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Nadal breaks McEnroe’s mark of straight sets won on surface

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MADRID¬†– Rafael Nadal broke John McEnroe’s record of 49 straight sets won on the same surface by beating Diego Schwartzman 6-3, 6-4 in the third round of the Madrid Open on Thursday.

Nadal extended his winning streak to 50 consecutive sets on clay, eclipsing the mark McEnroe established on carpet in 1984.

While Nadal marched on, the top women’s players continued to struggle in the Spanish capital after top-ranked Simona Halep and Maria Sharapova both lost in the quarterfinals.

Also on the men’s side, second-seeded Alexander Zverev brushed aside Leonardo Mayer 6-4, 6-2 and will meet John Isner after he edged Pablo Cuevas in a hard-fought match that needed tiebreakers to decide all three sets.

Isner prevailed 6-7 (9), 7-6 (3), 7-6 (4) in 2 hours, 21 minutes.

The top-ranked Nadal, who improved to 18-1 overall on the season, has won 38 of his last 39 matches on his favored clay.

Nadal went up a break at 4-2 in the first set after back-to-back errors by Schwartzman, including a missed smash.

Nadal then struck a forehand winner on the run to break Schwartzman again in the second set. Schwartzman broke back, but two straight double-faults gave Nadal a third break en route to the win.

The 16-time Grand Slam champion is seeking his sixth title in Madrid after taking his trophy hauls at Monte Carlo and Barcelona to 11 apiece.

Nadal will next face Dominic Thiem in a rematch of last year’s final. Thiem outlasted Borna Coric 2-6, 7-6 (5), 6-4.

Also, Dusan Lajovic fought back from 0-4 in the decisive tiebreaker to stun fourth-seeded Juan Martin del Potro 3-6, 6-4, 7-6 (6) for his first career win against a top-10 ranked player.

Lajovic moved on to meet sixth-seeded Kevin Anderson, who eliminated Philipp Kohlschreiber 6-3, 7-6 (7).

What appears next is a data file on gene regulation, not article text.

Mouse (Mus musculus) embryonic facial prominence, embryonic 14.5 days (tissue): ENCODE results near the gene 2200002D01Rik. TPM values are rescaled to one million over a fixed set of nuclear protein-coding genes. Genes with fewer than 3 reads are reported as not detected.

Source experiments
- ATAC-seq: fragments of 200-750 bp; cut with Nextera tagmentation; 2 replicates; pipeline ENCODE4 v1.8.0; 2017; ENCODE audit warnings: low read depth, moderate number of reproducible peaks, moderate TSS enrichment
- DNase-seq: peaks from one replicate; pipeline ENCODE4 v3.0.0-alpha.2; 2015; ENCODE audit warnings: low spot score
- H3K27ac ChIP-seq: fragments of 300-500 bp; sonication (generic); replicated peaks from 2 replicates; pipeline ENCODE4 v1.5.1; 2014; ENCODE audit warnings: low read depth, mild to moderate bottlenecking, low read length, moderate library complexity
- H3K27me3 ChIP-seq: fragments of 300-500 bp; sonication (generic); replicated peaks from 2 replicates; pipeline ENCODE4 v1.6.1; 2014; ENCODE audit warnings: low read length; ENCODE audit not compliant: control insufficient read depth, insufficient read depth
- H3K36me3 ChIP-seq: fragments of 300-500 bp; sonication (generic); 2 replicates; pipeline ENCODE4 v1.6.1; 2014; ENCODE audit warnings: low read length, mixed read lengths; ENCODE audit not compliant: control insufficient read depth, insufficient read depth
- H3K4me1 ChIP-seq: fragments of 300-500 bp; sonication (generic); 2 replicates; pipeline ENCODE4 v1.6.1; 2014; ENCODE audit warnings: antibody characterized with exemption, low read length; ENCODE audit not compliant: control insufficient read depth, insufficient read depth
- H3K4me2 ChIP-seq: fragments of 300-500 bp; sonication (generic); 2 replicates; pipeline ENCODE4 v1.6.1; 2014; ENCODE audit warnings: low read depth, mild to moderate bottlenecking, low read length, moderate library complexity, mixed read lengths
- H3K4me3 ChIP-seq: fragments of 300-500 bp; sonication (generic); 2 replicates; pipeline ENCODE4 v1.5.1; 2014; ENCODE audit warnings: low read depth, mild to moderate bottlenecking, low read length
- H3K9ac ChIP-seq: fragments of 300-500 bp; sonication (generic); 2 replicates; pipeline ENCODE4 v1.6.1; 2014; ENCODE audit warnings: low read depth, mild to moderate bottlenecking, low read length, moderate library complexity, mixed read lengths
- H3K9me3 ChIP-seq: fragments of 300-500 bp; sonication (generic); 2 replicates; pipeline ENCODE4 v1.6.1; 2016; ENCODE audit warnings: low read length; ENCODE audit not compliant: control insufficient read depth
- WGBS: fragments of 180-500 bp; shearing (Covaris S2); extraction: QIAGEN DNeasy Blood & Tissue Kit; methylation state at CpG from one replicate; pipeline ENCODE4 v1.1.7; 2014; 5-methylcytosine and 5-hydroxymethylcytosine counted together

Kyle Edmund continued his excellent run by ousting eighth-seeded David Goffin 6-4, 6-4. Edmund, an unseeded Brit, defeated former No. 1 Novak Djokovic in straight sets on Wednesday.

Edmund will face 19-year-old Denis Shapovalov, after he bettered Milos Raonic 6-4, 6-4 in an all-Canadian clash.

Halep lost to Karolina Pliskova 6-4, 6-3, ending her bid to become a three-time consecutive champion in Madrid.

Pliskova gave the Romanian no chance, breaking her serve four times and hitting 20 winners.

“I think I played one of my best matches this year for sure, and for sure on clay in my life,” the sixth-seeded Pliskova said. “I feel amazing since in the last six matches I lost to her.”

Halep got off to a positive start by breaking Pliskova for a 2-0 lead, only for the Czech to take the break right back to swing the match in her favor.

“I missed in some important moments,” Halep said. “That’s why it went her way.”

Pliskova is now the highest seeded player left in the women’s tournament after both No. 2 Caroline Wozniacki and third-seeded Garbine Muguruza lost Wednesday.

She will play Petra Kvitova or Daria Kasatkina in the semifinals.

Kiki Bertens came from behind to beat Sharapova 4-6, 6-2, 6-3. She will play seventh-seeded Caroline Garcia after she dispatched with Carla Suarez Navarro 6-2, 6-3.

Federer shocked by Tsitsipas at Australian Open

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MELBOURNE, Australia (AP) Even as his uninterrupted dominance of yore dissipated, even as he took the occasional break, Roger Federer always mattered more often than not in the closing days of Grand Slam tournaments.

Until lately, that is.

Until, at age 37, he was outplayed in the Australian Open’s fourth round by a much younger man, 20-year-old Stefanos Tsitsipas, during a 6-7 (11), 7-6 (3), 7-5, 7-6 (5) surprise that ended Federer’s bid for a third consecutive championship at Melbourne Park.

“I have massive regrets,” said Federer, who failed to convert any of the 12 break points he earned against Tsitsipas, the first player from Greece to reach a major quarterfinal.

This loss makes it a fourth straight Slam without Federer in the semifinals: He skipped the 2018 French Open, was beaten at Wimbledon in the quarterfinals and exited the U.S. Open in the fourth round.

That is his longest such drought since he claimed the first of his men’s record 20 major titles, all the way back in 2003 at Wimbledon.

“Roger is a legend of our sport. So much respect for him. He showed such good tennis over the years. I’ve been idolizing him since the age of 6,” said Tsitsipas, who has worked with Serena Williams’ coach, Patrick Mouratoglou.

“It was a dream come true for me … just facing him,” Tsitsipas said about Federer. “Winning at the end? I cannot describe it, you know.”